Quality is a widely-recognized project management constraint. To the extent that one can modify the quality controls applied to a project, one can impact the quality of the deliverables. In addition, by adjusting quality, one can impact other constraints that affect (or are affected by) the quality control process such as schedule or budget.
Agile processes should have explicitly defined quality controls. A well-defined control is measurable, even if the measurement is simply pass/fail, so agile frameworks certainly support the ability to measure "quality" as defined within the project.
Quality Defined by "Definition of Done"
By definition, "quality" is a qualitative assessment. From a purely pragmatic point of view, it means that quality controls are what you should measure against.
Within an agile framework like Scrum, quality should be defined by the Definition of Done. The organization or the team generally defines "quality" in terms of fitness for purpose, and the Definition of Done should therefore describe the steps necessary to certify a potentially-shippable increment as fit for that purpose.
Constraints and Sliders
Within project management, constraints and sliders are generally used to focus a project and to define the trade-offs inherent in a system. The Iron Triangle is an example of such a constrained system, and the paradigm posits that the third side of such a triangle is determined by the other two sides. If your sides are Scope, Schedule, and Cost, then:
- You can control Cost by modifying Schedule and Scope.
- You can affect Schedule by modifying Scope and Cost.
- You can impact Scope by modifying Schedule and Cost.
While a useful concept, the theory of constraints doesn't limit you to exactly three sides, nor does the paradigm insist that the constraints be the same across all projects. In fact, the Project Management Book of Knowledge currently advocates a model with six constraints:
Perhaps a more agile alternative is Mike Cohn's Project Success Sliders, which provides a less-geometrical way to visualize the trade-offs inherent in the theory of constraints. Among other reasons, I personally recommend this approach over the more traditional triple-constraint precisely because it sidesteps definitional arguments about the commonly-accepted constraints.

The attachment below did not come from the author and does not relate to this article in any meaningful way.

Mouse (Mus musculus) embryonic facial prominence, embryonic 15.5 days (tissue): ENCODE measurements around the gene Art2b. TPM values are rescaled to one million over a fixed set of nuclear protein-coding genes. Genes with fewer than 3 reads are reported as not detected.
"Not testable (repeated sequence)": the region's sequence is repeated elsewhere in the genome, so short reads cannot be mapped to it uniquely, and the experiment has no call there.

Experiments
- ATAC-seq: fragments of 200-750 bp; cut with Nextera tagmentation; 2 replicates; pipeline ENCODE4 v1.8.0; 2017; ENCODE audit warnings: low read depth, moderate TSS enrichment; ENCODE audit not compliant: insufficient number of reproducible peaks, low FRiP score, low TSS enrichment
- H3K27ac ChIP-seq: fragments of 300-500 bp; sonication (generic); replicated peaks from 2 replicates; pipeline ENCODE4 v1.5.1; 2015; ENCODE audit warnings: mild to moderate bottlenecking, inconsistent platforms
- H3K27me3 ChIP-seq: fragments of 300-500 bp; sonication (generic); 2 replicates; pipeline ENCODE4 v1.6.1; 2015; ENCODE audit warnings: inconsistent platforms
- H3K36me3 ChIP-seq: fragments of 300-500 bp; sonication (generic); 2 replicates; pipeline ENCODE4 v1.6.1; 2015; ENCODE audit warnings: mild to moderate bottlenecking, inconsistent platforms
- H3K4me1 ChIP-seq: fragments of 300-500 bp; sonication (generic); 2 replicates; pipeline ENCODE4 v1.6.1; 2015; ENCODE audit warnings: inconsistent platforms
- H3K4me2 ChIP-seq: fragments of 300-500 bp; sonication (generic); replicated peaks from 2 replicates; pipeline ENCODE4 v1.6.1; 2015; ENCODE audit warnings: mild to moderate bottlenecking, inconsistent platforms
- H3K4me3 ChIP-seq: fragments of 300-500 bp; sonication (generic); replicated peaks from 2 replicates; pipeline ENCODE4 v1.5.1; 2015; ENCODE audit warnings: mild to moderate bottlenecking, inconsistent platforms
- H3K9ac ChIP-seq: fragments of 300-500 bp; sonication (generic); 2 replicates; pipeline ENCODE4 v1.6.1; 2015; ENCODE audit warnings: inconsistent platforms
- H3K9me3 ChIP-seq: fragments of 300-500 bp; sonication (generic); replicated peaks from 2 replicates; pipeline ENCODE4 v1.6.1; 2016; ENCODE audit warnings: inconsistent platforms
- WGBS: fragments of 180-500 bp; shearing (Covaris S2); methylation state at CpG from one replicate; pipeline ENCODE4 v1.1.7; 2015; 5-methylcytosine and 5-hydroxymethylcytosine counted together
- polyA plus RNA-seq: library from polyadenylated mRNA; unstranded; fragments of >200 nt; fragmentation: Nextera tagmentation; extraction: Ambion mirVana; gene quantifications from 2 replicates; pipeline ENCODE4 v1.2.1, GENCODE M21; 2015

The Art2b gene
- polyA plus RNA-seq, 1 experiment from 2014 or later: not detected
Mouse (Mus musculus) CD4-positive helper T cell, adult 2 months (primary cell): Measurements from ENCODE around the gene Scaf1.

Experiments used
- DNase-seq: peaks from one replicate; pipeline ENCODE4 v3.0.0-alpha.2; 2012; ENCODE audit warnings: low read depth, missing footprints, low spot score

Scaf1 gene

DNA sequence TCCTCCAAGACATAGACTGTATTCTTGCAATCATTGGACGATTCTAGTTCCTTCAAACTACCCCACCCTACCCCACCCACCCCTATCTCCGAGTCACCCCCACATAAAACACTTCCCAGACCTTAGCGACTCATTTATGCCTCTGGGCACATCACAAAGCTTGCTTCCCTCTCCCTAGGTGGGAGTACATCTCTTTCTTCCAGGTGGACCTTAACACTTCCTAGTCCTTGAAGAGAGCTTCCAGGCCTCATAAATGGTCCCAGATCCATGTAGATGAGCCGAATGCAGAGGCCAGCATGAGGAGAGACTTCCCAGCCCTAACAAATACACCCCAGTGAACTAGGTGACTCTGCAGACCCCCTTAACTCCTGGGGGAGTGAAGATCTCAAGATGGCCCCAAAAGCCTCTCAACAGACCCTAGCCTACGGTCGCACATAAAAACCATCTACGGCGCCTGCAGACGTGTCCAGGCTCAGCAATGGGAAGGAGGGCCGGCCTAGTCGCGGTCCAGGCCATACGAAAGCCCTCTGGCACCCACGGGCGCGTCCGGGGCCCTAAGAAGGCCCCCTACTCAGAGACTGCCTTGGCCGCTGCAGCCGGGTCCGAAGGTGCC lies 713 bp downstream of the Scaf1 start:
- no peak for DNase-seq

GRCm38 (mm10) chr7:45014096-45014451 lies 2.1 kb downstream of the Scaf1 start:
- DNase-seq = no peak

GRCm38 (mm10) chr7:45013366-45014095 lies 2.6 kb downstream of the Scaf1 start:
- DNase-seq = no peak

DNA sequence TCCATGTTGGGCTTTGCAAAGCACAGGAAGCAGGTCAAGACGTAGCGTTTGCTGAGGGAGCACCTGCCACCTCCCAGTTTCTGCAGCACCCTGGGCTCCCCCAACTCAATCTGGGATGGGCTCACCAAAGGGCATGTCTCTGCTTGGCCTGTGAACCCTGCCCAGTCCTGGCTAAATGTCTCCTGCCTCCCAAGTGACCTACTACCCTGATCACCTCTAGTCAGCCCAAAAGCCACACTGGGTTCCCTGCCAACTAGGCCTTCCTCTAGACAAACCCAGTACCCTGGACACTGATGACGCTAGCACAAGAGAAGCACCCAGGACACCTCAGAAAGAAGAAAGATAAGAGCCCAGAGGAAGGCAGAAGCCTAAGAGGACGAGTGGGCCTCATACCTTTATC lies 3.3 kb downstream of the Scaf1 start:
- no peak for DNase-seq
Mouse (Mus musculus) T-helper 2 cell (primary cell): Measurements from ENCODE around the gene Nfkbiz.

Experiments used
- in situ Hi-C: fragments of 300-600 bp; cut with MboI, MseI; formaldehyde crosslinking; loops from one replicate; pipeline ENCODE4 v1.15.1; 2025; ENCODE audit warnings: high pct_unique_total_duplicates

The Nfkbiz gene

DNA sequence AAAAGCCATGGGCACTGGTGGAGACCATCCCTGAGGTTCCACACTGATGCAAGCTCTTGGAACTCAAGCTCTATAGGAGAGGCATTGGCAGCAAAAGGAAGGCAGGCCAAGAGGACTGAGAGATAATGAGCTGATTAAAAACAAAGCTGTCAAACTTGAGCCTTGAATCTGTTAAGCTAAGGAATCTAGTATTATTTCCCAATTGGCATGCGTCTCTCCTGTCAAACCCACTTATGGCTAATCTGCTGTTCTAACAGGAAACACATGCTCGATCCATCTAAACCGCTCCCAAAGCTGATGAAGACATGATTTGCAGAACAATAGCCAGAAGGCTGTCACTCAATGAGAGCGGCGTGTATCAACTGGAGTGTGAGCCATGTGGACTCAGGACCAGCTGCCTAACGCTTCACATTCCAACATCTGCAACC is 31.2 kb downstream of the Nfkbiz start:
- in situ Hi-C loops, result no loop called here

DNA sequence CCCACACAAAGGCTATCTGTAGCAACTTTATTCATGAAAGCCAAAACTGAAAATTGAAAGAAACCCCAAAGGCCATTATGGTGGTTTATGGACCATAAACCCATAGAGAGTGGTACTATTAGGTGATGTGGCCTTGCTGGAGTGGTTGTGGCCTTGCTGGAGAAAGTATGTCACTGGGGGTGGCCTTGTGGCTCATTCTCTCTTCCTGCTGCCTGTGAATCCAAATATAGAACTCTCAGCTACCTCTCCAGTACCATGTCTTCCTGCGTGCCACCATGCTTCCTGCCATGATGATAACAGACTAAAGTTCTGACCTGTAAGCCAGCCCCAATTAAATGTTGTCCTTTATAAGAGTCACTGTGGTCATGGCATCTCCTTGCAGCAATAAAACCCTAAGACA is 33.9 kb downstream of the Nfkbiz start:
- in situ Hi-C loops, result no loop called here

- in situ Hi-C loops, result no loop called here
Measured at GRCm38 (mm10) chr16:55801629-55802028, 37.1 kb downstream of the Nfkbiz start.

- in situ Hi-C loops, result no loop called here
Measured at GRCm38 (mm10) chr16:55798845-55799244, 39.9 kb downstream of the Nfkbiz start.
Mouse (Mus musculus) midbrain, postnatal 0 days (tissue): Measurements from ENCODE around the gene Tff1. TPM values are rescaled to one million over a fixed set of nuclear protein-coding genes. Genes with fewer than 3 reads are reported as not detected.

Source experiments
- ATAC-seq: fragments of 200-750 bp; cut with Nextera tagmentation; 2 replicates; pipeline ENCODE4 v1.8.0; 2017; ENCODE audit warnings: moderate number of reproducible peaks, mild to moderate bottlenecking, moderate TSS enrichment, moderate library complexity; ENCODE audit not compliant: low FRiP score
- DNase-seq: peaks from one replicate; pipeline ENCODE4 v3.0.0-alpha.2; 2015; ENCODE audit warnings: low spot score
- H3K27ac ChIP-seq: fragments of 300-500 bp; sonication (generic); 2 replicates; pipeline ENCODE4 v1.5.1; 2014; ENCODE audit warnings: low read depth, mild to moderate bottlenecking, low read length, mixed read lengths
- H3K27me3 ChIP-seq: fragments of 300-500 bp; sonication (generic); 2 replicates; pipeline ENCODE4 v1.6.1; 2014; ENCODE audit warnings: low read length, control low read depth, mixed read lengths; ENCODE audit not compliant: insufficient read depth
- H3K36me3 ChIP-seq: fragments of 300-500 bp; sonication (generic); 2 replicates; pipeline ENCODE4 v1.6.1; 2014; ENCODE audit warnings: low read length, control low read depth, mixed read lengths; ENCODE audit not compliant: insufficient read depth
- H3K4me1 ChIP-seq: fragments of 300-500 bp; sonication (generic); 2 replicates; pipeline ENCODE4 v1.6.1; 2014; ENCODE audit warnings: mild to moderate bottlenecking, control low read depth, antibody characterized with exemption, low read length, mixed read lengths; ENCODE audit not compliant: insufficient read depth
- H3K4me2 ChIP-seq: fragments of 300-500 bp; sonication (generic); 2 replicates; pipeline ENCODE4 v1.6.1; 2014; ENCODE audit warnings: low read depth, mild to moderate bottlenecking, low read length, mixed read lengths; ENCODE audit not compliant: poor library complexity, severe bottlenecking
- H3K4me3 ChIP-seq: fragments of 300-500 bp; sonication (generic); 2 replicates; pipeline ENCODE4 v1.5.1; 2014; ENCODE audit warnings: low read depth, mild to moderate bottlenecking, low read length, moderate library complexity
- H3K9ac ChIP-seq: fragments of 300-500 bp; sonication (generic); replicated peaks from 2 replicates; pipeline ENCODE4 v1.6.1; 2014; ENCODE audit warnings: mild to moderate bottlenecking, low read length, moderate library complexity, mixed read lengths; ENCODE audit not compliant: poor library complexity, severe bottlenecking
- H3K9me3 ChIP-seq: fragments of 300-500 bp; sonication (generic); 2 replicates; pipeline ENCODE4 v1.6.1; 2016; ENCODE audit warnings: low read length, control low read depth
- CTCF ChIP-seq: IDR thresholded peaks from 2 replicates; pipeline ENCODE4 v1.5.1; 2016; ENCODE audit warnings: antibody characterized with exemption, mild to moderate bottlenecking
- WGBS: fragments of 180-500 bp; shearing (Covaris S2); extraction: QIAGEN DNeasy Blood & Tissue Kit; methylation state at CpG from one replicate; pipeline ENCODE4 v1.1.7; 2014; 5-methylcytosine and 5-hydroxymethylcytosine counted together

Quality within an agile process is both measurable and adjustable, and fitness for purpose is tightly bound up with a project's scope. One measures quality against the Definition of Done, and by the metrics associated with any process controls created to meet that definition. For example, a partial Definition of Done for a software project may state that:
- Unit tests shall provide at least 60% code coverage.
- Each feature shall be accompanied by measurable acceptance tests.
- All integration and acceptance tests shall be 100% green at the end of each iteration.
- A build must run without error on a continuous integration server before being added to the iteration's release.
Each of these quality controls can be measured and adjusted to suit the needs of the project. For example:
- Code coverage requirements could be increased to improve long-term maintainability at the expense of higher labor or infrastructure costs.
- The requirement for continuous integration could be sacrificed for speed or budget reasons.
By modifying the quality controls within the process, one can therefore impact other constraints. In addition, by feeding the results of the quality controls into the inspect-and-adapt cycle, the organization gains the ability to gauge the quality of the product and the sustainability of the project itself.